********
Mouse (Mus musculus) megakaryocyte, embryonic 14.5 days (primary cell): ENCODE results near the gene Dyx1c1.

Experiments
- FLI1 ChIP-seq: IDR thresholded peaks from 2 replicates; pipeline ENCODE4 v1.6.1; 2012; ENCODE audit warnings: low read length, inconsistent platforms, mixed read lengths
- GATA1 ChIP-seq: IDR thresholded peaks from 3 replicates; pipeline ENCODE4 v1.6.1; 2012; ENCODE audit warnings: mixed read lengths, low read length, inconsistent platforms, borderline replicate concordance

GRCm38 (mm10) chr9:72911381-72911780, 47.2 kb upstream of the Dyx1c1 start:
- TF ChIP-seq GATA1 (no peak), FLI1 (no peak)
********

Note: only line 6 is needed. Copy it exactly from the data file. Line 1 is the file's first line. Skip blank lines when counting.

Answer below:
- TF ChIP-seq GATA1 (no peak), FLI1 (no peak)